of crack cocaine. At the conclusion of a three-day jury
trial, the trial court instructed the jury that to convict
Mr. Carter of the crime of possession of 50 grams or more of
crack cocaine, which the court referred to as "volume
dealer, " the State must prove beyond a reasonable doubt
that Mr. Carter "possessed 50 grams of crack
cocaine." The trial court rejected Mr. Carter's
contention that the jury should also be instructed that
"volume dealer" required the State to prove that
Mr. Carter intended to distribute the crack cocaine. The jury
acquitted Mr. Carter of possession with intent to distribute,
but convicted him of both simple possession and possession of
50 grams or more of crack cocaine. The trial court merged the
two convictions and sentenced Mr. Carter to the mandatory
minimum sentence of five years' incarceration for
possession of 50 grams or more of crack cocaine.
The Motions Court Did Not Err In Denying Mr.
Carter's Motion to Suppress.
Carter argues that the suppression court's ruling must be
reversed for two reasons. First, he contends that Officer
Mancuso lacked reasonable suspicion to authorize what was
effectively a second stop to investigate potential drug
activity. Mr. Carter concedes that Officer Mancuso had
probable cause to detain him for the traffic offenses. But he
contends that Officer Mancuso abandoned that traffic stop
when he paused from writing Mr. Carter's citations to
assist Officer Buhl with the canine search. Thus, Mr. Carter
reasons, the traffic stop ended at that point and Officers
Mancuso and Buhl needed reasonable suspicion of drug activity
to proceed with the canine search. Second, Mr. Carter argues
that Officer Mancuso's search of his person was not
incident to arrest because Mr. Carter was not yet arrested,
and there was no indication that he would be arrested, until
after the drugs were found.
reviewing a ruling on a motion to suppress evidence, we defer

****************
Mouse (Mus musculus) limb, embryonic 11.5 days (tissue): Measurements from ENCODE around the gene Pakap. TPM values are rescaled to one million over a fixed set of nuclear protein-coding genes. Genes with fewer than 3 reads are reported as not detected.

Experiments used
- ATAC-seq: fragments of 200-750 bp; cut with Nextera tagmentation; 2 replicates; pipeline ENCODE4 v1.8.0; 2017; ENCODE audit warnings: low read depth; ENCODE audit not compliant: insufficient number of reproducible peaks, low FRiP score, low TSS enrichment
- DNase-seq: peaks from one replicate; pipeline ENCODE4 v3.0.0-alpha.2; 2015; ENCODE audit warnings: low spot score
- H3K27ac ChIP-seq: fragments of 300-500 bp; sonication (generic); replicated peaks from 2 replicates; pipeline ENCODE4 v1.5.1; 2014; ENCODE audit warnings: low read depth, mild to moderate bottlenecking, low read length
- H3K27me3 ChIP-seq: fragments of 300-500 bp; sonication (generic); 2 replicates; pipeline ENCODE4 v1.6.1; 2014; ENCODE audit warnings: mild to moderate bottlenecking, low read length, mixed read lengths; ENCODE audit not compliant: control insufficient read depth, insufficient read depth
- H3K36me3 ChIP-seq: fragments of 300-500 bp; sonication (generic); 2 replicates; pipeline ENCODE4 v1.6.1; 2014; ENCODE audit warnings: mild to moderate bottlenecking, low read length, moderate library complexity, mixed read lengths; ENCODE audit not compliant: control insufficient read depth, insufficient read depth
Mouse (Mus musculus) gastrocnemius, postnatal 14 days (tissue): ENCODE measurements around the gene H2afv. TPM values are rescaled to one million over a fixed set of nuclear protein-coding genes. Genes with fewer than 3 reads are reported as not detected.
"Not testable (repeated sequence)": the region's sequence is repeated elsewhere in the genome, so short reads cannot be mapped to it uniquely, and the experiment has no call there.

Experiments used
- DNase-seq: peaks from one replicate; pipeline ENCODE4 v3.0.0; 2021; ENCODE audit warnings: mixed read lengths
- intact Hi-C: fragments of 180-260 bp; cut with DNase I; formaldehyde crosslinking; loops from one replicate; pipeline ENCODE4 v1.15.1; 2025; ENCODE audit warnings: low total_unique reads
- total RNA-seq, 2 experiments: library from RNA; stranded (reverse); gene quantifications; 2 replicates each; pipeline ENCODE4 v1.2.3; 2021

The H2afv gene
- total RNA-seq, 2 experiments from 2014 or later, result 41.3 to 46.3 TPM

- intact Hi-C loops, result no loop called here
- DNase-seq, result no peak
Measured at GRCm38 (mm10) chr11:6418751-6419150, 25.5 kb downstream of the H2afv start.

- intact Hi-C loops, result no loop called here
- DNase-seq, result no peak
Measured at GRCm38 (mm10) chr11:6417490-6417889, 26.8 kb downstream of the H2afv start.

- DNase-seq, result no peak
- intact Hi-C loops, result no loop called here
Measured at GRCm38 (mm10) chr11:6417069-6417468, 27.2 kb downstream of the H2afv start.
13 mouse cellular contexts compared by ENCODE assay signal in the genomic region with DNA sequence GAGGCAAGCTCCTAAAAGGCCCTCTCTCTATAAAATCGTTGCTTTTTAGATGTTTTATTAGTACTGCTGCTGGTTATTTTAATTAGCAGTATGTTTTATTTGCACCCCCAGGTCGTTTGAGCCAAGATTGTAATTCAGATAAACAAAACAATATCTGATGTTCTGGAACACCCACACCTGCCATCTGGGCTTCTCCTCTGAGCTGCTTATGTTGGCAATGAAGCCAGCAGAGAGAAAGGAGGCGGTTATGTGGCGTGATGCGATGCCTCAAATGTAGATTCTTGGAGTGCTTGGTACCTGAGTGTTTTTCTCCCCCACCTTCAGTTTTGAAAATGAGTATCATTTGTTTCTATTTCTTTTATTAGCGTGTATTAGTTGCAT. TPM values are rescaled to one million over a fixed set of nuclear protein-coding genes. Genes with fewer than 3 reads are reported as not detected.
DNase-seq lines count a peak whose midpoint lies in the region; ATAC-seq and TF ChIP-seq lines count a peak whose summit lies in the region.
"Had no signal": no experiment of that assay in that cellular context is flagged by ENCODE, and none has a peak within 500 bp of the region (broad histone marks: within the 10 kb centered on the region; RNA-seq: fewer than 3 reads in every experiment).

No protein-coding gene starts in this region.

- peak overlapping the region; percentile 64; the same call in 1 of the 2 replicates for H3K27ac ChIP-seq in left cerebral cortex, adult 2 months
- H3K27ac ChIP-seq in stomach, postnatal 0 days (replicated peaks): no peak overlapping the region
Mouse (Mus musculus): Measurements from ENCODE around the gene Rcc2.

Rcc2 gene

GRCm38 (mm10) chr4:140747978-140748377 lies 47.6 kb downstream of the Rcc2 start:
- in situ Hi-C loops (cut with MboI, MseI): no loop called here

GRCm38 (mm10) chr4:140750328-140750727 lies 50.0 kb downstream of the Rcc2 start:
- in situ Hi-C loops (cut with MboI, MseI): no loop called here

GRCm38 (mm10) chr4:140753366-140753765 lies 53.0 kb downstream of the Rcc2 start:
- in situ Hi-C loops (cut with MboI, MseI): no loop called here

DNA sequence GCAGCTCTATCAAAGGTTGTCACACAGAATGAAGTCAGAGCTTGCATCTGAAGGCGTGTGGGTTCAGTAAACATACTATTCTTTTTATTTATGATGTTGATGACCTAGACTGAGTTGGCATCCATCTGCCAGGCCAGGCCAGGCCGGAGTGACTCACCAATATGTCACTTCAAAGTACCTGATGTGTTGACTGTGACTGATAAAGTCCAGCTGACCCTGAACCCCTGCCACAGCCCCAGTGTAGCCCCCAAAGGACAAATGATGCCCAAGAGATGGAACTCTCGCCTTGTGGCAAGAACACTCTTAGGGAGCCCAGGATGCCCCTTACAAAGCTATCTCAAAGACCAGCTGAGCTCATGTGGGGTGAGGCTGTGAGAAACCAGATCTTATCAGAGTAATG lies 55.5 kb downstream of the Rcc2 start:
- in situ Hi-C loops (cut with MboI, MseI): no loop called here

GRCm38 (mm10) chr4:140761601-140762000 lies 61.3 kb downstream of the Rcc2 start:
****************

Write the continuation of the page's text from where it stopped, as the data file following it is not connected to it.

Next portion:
to the suppression court's findings of fact unless
clearly erroneous. Holt v. State, 435 Md. 443, 457
(2013); Longshore v. State, 399 Md. 486, 498 (2007).
We only consider the facts presented at the motions hearing,
Nathan, 370 Md. at 659, and we view those facts in
the light most favorable to the prevailing party,
Belote, 411 Md. at 120. "[W]e review the
hearing judge's legal conclusions de novo,
making our own independent constitutional evaluation as to
whether the officer's encounter with the defendant was
lawful." Sizer v. State, 456 Md. 350,
362 (2017). Each of these encounters is unique, and our
review looks to the totality of the circumstances on the
specific facts of the case before us. Id. at 363;
Belote, 411 Md. at 120.
The Original Traffic Stop Was Ongoing When the Canine
Fourth Amendment to the United States Constitution provides
that "[t]he right of the people to be secure in their
persons, houses, papers, and effects, against unreasonable
searches and seizures, shall not be violated . . . ."
The Court of Appeals has generally interpreted Article 26 of
the Maryland Declaration of Rights to provide the same
protections as the Fourth Amendment. Byndloss v.
State, 391 Md. 462, 465 n.1 (2006).
Fourth Amendment's protections extend to investigatory
traffic stops such as that of Mr. Carter. United States
v. Sharpe, 470 U.S. 675, 682 (1985); Ferris v.
State, 355 Md. 356, 369 (1999). In determining whether
such stops violate an individual's Fourth Amendment
rights, courts examine the objective reasonableness of the
stop. Whren v. United States, 517 U.S. 806, 813
(1996). Thus, an otherwise-valid traffic stop does not become
unconstitutional just because the actual purpose of the law
enforcement officer making the stop was to investigate
potential drug crimes.
Whren stops-valid but pretextual traffic stops
undertaken for the primary purpose of investigating other
illegal activity-though "a powerful law enforcement
weapon, " Charity v. State, 132 Md.App. 598,
601 (2000), are restricted in scope and
execution. A Whren stop "'must be
temporary and last no longer than is necessary to effectuate
the purpose of the stop.'" Ferris, 355 Md.
at 369 (quoting Florida v. Royer, 460 U.S. 491, 500
(1983)). This Court has recognized, though, that officers may
pursue investigations into both the traffic violation and
another crime "simultaneously, with each pursuit
necessarily slowing down the other to some modest
extent." Charity, 132 Md.App. at 614. But
investigation into the original traffic violation cannot
"be conveniently or cynically forgotten and not taken up
again until after [the other] investigation has been
completed or has run a substantial course." Id.